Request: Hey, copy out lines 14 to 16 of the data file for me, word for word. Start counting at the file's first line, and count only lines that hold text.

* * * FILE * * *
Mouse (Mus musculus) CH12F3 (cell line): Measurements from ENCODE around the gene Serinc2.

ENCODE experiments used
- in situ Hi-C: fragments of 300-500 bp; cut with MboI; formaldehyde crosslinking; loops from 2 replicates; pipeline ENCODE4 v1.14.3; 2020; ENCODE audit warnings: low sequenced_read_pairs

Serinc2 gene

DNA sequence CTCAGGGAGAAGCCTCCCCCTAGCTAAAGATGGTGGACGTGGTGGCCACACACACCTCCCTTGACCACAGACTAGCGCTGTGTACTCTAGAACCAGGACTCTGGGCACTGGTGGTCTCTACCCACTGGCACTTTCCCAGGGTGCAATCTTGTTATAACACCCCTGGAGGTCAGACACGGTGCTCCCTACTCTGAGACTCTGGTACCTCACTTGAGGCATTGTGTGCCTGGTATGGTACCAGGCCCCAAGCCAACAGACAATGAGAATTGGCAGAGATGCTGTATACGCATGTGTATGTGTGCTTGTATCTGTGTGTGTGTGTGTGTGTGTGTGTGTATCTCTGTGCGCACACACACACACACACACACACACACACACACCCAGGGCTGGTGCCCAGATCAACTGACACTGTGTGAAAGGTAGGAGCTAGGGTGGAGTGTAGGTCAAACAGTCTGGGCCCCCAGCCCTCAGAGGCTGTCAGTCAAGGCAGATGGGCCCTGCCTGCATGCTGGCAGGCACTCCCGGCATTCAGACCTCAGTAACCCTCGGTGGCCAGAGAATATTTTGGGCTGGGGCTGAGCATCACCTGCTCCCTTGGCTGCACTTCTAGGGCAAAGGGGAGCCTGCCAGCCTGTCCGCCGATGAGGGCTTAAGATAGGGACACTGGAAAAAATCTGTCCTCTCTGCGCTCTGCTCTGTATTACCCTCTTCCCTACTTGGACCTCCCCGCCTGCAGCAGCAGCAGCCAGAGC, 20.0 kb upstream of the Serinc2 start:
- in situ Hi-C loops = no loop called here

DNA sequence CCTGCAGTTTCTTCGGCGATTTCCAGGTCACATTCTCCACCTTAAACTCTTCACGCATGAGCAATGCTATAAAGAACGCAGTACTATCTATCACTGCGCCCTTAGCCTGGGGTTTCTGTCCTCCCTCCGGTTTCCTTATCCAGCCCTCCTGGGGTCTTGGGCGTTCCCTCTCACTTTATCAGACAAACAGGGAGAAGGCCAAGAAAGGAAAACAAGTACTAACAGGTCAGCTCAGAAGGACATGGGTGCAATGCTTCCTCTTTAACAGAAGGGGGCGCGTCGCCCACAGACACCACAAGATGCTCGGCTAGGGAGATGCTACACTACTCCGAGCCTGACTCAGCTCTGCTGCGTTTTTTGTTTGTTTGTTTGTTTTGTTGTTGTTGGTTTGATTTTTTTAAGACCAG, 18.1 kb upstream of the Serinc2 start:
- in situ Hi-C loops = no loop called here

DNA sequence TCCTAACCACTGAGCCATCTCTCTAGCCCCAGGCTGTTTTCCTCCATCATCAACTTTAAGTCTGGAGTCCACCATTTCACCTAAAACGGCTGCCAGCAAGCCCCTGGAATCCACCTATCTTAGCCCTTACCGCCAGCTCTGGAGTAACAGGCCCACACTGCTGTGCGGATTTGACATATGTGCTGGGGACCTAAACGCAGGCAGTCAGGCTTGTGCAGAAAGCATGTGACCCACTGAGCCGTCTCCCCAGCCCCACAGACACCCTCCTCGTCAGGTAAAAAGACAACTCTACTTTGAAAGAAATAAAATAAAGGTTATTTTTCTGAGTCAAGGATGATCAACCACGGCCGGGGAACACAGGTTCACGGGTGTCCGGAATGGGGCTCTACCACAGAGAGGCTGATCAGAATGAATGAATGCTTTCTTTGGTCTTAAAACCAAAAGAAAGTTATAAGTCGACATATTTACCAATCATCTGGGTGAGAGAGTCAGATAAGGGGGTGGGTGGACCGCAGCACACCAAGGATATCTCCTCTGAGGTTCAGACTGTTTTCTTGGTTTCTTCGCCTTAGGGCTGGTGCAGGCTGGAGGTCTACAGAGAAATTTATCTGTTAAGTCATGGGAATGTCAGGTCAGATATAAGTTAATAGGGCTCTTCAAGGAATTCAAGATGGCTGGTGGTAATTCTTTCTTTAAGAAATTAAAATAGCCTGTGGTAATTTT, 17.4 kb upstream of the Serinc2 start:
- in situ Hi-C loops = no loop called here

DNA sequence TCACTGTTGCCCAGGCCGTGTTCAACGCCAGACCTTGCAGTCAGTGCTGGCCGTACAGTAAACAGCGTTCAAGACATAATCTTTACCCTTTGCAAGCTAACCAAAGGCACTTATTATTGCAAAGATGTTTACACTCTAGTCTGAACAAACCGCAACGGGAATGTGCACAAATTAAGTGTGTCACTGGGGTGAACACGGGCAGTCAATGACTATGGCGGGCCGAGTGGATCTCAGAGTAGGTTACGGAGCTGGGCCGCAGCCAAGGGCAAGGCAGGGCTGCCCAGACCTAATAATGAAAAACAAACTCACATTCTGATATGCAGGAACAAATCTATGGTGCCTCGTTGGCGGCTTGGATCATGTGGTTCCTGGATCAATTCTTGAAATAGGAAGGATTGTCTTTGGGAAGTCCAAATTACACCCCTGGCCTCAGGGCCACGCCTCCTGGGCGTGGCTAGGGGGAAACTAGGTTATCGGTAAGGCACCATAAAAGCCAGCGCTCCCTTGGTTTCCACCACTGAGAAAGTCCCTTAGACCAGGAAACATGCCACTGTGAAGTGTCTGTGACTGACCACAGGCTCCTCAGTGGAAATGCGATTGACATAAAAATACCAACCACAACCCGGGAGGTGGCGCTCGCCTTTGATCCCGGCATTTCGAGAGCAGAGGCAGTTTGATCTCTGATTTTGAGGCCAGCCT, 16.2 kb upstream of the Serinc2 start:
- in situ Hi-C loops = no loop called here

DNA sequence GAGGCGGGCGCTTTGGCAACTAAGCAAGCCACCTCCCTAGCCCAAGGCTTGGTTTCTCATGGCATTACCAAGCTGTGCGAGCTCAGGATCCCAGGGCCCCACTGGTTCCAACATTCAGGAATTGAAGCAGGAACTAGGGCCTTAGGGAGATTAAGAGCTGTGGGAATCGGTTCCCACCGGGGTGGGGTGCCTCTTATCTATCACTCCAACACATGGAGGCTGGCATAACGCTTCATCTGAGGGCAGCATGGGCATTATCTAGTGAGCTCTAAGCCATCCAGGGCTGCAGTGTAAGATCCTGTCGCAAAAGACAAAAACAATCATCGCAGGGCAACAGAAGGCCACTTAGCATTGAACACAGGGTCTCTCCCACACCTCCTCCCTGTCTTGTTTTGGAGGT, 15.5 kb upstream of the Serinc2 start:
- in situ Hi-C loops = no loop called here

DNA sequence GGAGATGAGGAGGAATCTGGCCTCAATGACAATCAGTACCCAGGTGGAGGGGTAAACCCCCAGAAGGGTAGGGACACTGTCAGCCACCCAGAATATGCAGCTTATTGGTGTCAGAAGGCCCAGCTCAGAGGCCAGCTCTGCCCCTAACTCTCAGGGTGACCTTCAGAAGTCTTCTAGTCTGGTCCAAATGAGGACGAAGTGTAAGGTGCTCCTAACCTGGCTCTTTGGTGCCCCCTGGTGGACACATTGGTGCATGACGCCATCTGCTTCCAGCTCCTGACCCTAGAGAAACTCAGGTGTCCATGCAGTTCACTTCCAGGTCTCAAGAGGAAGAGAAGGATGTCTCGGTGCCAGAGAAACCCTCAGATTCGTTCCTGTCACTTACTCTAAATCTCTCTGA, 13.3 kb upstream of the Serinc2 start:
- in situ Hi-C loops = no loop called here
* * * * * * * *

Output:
- in situ Hi-C loops = no loop called here

DNA sequence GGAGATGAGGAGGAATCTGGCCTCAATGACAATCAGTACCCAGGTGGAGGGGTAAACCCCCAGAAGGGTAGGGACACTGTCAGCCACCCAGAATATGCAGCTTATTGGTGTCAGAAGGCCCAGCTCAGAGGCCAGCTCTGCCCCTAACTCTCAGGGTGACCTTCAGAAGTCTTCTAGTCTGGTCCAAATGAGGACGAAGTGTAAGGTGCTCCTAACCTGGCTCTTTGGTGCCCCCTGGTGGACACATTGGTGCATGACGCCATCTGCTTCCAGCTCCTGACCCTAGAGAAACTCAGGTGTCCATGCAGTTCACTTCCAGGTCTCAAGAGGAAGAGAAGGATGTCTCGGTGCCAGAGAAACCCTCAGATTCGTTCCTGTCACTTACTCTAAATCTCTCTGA, 13.3 kb upstream of the Serinc2 start:
- in situ Hi-C loops = no loop called here